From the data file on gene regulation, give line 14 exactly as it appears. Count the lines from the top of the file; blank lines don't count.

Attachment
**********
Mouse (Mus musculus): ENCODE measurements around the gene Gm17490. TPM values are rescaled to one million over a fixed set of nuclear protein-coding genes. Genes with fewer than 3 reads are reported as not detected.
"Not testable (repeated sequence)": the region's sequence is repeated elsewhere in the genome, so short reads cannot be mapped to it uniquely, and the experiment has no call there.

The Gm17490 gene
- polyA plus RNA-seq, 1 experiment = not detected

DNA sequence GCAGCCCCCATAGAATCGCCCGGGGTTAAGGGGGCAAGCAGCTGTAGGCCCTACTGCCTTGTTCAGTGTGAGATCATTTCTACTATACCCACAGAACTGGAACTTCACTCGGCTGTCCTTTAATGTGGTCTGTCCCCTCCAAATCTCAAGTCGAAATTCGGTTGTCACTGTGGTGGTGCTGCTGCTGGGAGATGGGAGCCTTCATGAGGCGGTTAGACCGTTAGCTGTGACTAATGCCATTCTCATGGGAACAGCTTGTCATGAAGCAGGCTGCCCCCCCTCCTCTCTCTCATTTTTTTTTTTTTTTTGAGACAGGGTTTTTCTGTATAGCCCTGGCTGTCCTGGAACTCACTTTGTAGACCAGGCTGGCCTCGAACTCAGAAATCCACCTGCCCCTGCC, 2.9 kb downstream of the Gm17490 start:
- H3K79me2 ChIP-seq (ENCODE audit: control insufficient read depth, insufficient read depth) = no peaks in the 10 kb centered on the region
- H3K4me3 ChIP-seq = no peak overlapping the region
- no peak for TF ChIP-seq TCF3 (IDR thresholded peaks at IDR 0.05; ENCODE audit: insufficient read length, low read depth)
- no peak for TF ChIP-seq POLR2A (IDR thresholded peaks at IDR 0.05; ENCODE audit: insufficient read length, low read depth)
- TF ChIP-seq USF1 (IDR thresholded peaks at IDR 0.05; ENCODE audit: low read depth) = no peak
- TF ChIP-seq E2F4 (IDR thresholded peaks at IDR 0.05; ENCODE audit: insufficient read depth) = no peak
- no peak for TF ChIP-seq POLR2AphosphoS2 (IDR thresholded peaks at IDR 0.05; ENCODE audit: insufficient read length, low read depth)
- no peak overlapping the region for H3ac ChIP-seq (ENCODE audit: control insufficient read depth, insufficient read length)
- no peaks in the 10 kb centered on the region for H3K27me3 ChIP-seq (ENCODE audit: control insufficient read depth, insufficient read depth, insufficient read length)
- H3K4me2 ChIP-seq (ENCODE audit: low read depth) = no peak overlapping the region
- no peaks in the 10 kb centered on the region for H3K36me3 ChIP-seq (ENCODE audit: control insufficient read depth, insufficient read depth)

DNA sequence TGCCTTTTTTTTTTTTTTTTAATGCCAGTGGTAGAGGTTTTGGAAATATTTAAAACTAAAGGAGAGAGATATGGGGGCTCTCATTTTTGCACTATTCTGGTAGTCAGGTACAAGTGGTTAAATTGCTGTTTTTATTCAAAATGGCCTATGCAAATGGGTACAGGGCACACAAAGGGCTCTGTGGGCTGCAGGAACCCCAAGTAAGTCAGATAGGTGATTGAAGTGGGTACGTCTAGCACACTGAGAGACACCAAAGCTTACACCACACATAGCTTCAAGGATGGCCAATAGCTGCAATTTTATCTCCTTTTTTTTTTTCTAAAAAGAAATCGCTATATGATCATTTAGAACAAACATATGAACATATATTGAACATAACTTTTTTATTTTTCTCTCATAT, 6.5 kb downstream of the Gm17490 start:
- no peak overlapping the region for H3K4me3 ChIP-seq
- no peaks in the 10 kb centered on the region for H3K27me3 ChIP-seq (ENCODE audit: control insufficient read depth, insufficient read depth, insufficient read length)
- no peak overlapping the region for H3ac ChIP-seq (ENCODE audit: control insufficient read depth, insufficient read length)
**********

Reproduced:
- no peaks in the 10 kb centered on the region for H3K27me3 ChIP-seq (ENCODE audit: control insufficient read depth, insufficient read depth, insufficient read length)